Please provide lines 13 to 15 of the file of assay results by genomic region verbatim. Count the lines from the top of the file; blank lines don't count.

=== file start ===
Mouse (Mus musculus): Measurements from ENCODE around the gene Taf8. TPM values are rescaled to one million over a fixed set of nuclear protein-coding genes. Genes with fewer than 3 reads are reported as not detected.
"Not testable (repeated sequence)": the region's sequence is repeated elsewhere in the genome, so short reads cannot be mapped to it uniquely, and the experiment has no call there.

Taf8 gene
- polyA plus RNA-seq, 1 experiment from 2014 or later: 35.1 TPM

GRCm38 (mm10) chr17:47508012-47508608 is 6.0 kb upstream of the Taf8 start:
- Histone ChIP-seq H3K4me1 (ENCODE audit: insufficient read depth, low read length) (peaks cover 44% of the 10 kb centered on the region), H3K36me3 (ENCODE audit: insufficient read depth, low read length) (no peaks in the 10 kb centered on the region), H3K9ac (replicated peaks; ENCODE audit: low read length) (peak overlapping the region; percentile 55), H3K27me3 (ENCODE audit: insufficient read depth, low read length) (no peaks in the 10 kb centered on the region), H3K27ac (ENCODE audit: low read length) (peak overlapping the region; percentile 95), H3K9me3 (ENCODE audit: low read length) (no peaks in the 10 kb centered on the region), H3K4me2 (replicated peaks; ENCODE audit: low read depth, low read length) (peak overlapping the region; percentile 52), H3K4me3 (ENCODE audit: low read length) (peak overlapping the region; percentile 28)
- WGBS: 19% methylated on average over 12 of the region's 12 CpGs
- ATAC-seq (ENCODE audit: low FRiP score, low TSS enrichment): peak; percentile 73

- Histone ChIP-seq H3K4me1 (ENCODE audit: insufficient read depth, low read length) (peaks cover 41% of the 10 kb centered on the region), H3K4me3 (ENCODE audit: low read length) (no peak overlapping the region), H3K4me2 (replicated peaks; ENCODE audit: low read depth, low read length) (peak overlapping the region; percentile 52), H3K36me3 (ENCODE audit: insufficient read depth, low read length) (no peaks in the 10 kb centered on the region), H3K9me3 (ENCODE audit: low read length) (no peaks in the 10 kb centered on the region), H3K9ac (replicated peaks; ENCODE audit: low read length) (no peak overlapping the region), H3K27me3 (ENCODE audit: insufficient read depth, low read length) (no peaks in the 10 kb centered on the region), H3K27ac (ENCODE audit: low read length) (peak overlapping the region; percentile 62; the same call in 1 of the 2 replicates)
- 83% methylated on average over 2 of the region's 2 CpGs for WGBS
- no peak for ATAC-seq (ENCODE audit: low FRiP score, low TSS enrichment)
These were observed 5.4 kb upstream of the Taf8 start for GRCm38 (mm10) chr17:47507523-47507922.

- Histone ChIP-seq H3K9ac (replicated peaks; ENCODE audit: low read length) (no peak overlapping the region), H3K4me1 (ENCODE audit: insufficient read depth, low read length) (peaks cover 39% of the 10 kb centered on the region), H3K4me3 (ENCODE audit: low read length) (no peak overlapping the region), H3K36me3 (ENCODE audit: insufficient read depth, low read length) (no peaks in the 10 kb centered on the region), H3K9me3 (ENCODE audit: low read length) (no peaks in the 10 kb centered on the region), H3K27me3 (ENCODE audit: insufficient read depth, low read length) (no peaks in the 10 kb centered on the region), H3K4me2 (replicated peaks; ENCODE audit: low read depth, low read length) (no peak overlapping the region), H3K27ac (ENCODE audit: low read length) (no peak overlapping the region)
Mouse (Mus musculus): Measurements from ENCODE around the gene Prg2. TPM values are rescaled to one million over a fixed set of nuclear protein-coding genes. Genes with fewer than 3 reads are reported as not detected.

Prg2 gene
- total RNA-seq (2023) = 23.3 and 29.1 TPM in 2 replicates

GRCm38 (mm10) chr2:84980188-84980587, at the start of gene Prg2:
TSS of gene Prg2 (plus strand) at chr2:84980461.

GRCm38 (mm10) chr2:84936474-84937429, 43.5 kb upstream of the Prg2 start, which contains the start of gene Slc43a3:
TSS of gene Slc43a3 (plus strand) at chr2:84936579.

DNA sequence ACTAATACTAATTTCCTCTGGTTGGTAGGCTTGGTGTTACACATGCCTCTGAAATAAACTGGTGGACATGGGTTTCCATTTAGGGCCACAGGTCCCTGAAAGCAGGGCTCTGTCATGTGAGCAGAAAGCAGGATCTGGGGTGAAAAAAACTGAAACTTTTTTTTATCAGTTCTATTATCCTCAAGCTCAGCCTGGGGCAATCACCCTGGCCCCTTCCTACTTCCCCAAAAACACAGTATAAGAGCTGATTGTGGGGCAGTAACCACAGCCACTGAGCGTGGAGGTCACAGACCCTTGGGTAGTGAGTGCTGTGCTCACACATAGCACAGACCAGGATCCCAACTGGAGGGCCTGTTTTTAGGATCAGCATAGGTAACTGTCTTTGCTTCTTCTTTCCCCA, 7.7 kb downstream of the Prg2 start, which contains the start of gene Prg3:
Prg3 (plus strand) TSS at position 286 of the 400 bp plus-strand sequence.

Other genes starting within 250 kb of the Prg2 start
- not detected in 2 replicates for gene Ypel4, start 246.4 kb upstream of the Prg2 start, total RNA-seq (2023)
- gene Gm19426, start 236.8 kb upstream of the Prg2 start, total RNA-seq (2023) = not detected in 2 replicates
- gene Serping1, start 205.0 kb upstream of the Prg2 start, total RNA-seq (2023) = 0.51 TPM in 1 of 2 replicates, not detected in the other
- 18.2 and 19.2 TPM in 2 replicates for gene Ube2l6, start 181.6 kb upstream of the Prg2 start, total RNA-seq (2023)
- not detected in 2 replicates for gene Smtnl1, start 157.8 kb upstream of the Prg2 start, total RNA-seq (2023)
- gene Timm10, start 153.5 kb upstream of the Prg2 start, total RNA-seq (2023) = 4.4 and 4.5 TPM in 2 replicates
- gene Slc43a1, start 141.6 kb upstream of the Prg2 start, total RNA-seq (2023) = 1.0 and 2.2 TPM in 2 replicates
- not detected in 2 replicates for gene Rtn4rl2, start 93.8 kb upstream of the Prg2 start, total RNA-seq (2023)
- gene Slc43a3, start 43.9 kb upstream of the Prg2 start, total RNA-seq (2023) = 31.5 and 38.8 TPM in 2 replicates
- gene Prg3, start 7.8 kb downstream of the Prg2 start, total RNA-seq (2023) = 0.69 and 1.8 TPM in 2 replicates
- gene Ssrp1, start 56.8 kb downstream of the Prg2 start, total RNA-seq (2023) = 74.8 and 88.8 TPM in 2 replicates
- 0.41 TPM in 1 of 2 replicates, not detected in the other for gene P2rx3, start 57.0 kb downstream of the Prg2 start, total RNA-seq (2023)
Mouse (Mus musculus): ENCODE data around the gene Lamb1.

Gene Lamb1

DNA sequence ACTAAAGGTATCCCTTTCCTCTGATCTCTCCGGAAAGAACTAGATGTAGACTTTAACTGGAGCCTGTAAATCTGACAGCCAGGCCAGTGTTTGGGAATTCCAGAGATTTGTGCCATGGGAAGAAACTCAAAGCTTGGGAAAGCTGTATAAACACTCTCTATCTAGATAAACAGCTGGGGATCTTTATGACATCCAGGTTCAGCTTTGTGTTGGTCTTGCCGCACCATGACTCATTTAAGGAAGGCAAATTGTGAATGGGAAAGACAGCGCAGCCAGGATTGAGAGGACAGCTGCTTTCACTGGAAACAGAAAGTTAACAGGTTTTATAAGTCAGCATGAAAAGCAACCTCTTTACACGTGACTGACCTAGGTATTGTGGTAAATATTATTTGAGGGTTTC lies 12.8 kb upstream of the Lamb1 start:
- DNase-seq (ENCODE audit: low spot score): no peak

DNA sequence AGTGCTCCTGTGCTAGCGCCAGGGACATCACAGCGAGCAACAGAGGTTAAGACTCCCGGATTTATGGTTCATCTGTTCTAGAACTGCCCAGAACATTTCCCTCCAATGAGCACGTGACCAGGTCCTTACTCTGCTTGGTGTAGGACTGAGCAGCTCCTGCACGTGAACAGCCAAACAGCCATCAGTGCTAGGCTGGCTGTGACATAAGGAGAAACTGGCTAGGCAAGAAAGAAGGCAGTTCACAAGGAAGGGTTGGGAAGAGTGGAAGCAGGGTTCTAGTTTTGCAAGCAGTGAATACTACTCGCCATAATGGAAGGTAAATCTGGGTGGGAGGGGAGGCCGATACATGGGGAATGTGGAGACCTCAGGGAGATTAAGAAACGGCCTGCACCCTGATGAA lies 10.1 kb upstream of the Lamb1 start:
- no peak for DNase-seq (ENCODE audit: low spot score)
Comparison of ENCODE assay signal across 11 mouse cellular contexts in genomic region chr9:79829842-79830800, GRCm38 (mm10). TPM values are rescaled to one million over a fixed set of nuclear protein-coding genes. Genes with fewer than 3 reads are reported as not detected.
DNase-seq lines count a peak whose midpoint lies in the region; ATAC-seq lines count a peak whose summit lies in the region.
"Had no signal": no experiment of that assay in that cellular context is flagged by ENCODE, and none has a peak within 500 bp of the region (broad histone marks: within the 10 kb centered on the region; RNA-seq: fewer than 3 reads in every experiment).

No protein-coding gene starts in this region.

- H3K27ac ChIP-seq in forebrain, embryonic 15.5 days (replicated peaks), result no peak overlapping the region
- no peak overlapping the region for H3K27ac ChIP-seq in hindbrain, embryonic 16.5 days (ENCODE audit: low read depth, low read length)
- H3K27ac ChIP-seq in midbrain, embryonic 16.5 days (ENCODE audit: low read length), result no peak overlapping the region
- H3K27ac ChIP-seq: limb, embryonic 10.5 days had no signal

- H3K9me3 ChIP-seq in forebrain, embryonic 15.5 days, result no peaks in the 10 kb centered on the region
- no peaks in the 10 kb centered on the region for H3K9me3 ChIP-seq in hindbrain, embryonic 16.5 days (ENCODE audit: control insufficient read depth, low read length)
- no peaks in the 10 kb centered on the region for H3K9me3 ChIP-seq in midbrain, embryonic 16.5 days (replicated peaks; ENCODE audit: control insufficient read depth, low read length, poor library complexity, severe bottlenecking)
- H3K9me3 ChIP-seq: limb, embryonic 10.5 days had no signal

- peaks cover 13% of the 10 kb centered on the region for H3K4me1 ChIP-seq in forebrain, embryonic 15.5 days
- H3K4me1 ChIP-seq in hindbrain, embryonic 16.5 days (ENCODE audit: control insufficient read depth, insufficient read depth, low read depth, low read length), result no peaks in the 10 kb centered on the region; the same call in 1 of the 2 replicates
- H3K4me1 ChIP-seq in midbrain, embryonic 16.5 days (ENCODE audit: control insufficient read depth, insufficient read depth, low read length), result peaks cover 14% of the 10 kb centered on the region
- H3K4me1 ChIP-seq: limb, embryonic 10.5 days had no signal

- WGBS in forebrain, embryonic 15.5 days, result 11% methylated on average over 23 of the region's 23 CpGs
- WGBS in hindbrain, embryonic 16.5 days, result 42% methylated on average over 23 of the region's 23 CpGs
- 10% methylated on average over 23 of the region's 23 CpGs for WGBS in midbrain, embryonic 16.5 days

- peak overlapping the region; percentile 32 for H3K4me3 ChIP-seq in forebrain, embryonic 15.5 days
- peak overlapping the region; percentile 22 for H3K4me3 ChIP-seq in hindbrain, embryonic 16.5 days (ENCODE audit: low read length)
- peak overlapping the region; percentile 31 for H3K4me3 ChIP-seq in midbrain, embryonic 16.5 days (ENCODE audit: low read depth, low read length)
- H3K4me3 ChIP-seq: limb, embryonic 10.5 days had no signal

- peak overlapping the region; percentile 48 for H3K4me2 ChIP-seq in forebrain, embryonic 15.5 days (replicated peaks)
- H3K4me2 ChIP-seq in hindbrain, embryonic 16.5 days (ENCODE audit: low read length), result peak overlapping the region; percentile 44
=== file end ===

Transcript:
- Histone ChIP-seq H3K9ac (replicated peaks; ENCODE audit: low read length) (no peak overlapping the region), H3K4me1 (ENCODE audit: insufficient read depth, low read length) (peaks cover 39% of the 10 kb centered on the region), H3K4me3 (ENCODE audit: low read length) (no peak overlapping the region), H3K36me3 (ENCODE audit: insufficient read depth, low read length) (no peaks in the 10 kb centered on the region), H3K9me3 (ENCODE audit: low read length) (no peaks in the 10 kb centered on the region), H3K27me3 (ENCODE audit: insufficient read depth, low read length) (no peaks in the 10 kb centered on the region), H3K4me2 (replicated peaks; ENCODE audit: low read depth, low read length) (no peak overlapping the region), H3K27ac (ENCODE audit: low read length) (no peak overlapping the region)
Mouse (Mus musculus): Measurements from ENCODE around the gene Prg2. TPM values are rescaled to one million over a fixed set of nuclear protein-coding genes. Genes with fewer than 3 reads are reported as not detected.

Prg2 gene